pippin247


quality posts: 0 Private Messages pippin247
Re: Experimental Fail



What a depressing derby this is turning out to be. We like animals, we don't want them trapped in a cage with x's for eyes. Zombie turtles are acceptable, but not dead ones.

pippin247


quality posts: 0 Private Messages pippin247
Re: Green Symphony



really cute & clever design

BambooDrew


quality posts: 0 Private Messages BambooDrew
Re: Minor Modifications



This shirt involves science but not a science fair. In a project you would actually be testing for something. Making a model of the solar system isn't considered an experiment.

DianaSprinkle


quality posts: 117 Private Messages DianaSprinkle
Re: The Life Cycle of a CATerpillar



"The Life Cycle of a CATerpillar"

Experimenting with food to see what happens with CATerpillar... apparently bad things happen.

The CATerpillar is from an earlier derby entry of mine.

tortamus


quality posts: 7 Private Messages tortamus
Re: My Pet Turtle Weighs 6 Balloons



Looks just like my sulcata, Herbert J. Tortamus!
I must try this experiment at home...

ekio


quality posts: 3 Private Messages ekio
Re: The Life Cycle of a CATerpillar



Munch munch munch. Very adorable! Definite buy, gmv!

pippin247


quality posts: 0 Private Messages pippin247
fungusamongus wrote:He always said he would see them someday...



Oh my he has a t-rex.

runnerfrog13


quality posts: 10 Private Messages runnerfrog13
Re: Death by chocolate!



I agree, I really really liked the linework in the pre-derby thread, but the halftones here don't seem to work very well. I mean, the small thumbnail version in the corner has great depth, but on a big shirt, it's more distracting than anything.

Definitely resubmit! Either go the cartoon-route, with more solid colors, or if you're attached to the halftone 3d effect, maybe lay your linework on top to give it some solidity

tortamus


quality posts: 7 Private Messages tortamus
Re: The RYB color model



Great gag. I love the oblivious look on the soon-to-be red chick's face.
GMV

megsck


quality posts: 6 Private Messages megsck
cdrewlow wrote:I love the colors on this and the "sonar" cracks my up!



thanks, i approached this as if i were a kid again, this was very much me at a young age (and still kinda am) i was super excited about random things, most often nerdy things. something like a bats sonar abilities made me super excited and basically they seemed like super powers to me, so i felt the need to add the text to amp it up a bit, haha. glad you approve. =)

tgentry


quality posts: 111 Private Messages tgentry

Staff

clarinerd wrote:
I read tgentry's post in the previous submission, but the way I see it is while this is clearly not science as any scientist would describe it, nor is it something that would usually turn up in a science fair, it is clearly an experiment and one which a middle schooler could do and may himself think is science.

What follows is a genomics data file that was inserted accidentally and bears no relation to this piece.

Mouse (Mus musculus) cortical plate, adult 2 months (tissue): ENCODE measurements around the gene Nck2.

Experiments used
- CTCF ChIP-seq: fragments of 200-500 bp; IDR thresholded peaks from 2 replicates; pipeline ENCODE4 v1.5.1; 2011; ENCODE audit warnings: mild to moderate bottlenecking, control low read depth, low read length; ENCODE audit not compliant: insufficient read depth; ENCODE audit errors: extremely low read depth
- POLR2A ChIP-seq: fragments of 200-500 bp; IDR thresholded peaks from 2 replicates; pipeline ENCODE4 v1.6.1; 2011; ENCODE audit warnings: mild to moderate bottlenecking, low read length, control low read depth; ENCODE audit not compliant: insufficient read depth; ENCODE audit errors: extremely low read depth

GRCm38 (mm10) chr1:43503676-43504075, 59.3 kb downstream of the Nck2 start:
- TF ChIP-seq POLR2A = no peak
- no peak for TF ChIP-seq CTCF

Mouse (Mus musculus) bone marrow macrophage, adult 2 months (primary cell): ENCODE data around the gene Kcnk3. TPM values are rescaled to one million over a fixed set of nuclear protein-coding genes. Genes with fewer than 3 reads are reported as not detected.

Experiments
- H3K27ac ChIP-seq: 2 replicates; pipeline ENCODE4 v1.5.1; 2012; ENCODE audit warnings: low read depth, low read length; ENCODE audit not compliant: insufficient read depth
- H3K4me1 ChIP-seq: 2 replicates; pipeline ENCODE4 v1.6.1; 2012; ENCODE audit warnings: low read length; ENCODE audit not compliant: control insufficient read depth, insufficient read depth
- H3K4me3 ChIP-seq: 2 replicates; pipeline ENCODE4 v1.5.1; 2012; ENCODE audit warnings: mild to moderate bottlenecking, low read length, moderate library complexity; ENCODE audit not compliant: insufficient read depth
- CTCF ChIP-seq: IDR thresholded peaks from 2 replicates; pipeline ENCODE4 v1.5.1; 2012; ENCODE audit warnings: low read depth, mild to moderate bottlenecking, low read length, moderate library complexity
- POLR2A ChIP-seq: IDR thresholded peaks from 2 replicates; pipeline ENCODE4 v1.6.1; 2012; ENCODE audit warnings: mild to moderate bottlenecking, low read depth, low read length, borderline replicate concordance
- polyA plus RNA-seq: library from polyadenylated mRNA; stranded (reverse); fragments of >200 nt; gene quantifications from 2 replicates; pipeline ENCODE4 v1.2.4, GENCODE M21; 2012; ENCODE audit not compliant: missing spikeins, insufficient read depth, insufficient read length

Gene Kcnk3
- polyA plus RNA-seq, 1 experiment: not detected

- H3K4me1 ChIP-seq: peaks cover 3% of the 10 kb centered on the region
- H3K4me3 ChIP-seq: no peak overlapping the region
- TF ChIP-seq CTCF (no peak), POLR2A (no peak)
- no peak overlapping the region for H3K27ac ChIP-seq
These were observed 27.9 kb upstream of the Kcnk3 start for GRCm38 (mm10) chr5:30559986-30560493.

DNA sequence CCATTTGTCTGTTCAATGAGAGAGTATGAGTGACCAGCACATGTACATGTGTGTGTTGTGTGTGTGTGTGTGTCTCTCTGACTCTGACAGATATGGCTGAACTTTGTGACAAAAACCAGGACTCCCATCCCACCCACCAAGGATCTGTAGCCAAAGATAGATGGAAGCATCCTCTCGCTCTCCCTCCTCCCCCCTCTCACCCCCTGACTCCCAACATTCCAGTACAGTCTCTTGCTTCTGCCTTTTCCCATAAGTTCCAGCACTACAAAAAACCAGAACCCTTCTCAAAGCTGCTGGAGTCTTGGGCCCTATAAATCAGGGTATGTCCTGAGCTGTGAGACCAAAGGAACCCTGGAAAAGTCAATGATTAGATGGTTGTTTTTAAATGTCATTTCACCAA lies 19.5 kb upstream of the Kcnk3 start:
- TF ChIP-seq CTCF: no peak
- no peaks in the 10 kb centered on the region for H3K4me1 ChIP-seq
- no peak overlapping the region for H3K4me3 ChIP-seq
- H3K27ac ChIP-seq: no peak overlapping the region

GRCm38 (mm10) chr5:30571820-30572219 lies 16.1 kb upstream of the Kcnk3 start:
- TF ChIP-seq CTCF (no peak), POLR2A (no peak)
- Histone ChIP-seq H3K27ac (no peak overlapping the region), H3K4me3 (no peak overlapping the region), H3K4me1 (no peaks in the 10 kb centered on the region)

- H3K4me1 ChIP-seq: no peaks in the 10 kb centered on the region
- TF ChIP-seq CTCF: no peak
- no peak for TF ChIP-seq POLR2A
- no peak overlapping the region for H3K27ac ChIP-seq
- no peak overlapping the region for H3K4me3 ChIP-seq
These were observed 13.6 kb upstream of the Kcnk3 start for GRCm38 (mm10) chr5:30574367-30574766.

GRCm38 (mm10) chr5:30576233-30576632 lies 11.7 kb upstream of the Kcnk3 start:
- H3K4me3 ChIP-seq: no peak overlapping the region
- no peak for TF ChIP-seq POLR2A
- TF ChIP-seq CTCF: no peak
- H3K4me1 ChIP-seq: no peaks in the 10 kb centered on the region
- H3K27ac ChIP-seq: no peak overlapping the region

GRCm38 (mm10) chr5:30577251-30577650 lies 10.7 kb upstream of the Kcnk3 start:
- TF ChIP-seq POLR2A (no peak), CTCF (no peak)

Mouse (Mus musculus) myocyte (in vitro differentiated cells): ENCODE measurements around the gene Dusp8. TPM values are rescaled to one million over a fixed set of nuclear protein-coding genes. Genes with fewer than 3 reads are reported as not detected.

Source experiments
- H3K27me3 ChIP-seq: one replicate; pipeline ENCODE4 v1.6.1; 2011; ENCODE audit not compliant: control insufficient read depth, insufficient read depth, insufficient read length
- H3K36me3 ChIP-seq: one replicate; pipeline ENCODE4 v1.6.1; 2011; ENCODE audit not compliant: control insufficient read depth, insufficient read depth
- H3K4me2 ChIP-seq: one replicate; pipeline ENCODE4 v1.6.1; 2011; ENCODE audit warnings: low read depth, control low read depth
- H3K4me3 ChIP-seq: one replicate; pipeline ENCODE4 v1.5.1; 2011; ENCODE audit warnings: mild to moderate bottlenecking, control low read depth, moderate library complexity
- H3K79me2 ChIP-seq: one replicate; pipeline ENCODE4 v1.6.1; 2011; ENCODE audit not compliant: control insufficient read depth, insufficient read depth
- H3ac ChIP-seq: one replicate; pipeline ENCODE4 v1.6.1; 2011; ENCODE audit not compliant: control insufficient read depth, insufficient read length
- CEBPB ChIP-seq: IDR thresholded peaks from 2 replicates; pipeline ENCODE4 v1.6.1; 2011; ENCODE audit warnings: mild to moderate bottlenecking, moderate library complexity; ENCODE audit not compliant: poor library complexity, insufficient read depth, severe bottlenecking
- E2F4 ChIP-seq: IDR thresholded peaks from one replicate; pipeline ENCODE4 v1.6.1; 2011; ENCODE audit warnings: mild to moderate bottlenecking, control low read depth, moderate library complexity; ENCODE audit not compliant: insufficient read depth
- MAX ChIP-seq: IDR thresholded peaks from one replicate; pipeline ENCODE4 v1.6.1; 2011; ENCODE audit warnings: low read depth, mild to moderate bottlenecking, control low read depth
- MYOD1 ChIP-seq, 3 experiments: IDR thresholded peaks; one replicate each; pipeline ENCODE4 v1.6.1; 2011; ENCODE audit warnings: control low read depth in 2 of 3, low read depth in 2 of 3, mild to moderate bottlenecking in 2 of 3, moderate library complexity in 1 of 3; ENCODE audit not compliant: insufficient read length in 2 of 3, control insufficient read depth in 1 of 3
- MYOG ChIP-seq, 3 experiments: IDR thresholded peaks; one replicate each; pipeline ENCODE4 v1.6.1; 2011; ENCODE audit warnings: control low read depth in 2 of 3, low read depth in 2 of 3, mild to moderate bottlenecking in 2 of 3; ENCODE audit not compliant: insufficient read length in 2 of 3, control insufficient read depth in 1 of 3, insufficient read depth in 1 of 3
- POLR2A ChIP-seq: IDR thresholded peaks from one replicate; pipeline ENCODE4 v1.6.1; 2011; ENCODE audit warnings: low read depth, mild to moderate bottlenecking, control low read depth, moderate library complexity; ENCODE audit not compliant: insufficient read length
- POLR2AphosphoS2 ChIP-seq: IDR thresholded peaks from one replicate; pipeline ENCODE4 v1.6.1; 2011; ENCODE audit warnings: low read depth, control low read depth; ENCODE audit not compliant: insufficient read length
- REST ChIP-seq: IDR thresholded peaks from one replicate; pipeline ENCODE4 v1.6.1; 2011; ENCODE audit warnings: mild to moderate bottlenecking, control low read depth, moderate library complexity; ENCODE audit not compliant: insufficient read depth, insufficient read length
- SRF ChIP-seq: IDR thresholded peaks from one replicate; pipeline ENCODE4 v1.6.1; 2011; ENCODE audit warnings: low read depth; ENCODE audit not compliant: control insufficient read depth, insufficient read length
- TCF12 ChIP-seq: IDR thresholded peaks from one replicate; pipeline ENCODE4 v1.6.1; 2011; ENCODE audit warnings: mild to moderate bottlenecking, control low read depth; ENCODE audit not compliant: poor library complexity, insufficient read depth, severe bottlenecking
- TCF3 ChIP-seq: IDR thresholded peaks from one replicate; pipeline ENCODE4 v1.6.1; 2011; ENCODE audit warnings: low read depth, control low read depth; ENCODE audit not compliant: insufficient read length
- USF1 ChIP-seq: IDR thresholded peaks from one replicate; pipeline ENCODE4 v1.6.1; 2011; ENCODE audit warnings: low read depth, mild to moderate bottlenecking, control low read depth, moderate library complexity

I see your point here. While the topic of the experiment clearly seems to be bio-mutation, which on the surface seems to be out of the reach of a middle schooler, it's not being approached at a level that would be out of their grasp (like say an advanced report on radioactivity's effect on chromosomes or proteins). Similarly there could be advanced levels of light or plant growth that would be too advanced for middle schoolers, and thus against the rules. OK, you've convinced me.

nemesis7


quality posts: 0 Private Messages nemesis7

i quite like this but sun (middle) on the shirt doesn't match the one at the top image. It has a greyish stripe across it on the shirt.
My next 'science' experiment will be to get my string to curl up when I cut it with scissors. lol

ramyb


quality posts: 20 Private Messages ramyb
nemesis7 wrote:i quite like this but sun (middle) on the shirt doesn't match the one at the top image. It has a greyish stripe across it on the shirt.
My next 'science' experiment will be to get my string to curl up when I cut it with scissors. lol



That is just a wrinkle from the shirt comp

cobaltgrl


quality posts: 6 Private Messages cobaltgrl
ciaranannrach wrote:Something like this, which is obviously harmful to animals, would never fly in a middle school science fair. For one, most of the time the concept of the entry is screened by teachers, and another, parents are usually involved in some fashion. Neither would let something like this pass.

Nice design otherwise, but I agree that it's off topic and not middle-school-science-fair material.



I don't think most of the entries this time could pass the 'teachers wouldn't let it be put up' test.

ramyb


quality posts: 20 Private Messages ramyb
BambooDrew wrote:This shirt involves science but not a science fair. In a project you would actually be testing for something. Making a model of the solar system isn't considered an experiment.



Solar system dioramas were the most common thing to see from early elementary school students in the science fair when I was growing up, often accompanied by some info about planets, etc. At early ages, many science fair projects are more of small research projects to learn a little bit about a topic, and astronomy is a popular one.

chumpmagic


quality posts: 9 Private Messages chumpmagic
Re: guts!



3rd time I have already come back to this design. I greatly enjoy it... no clue why.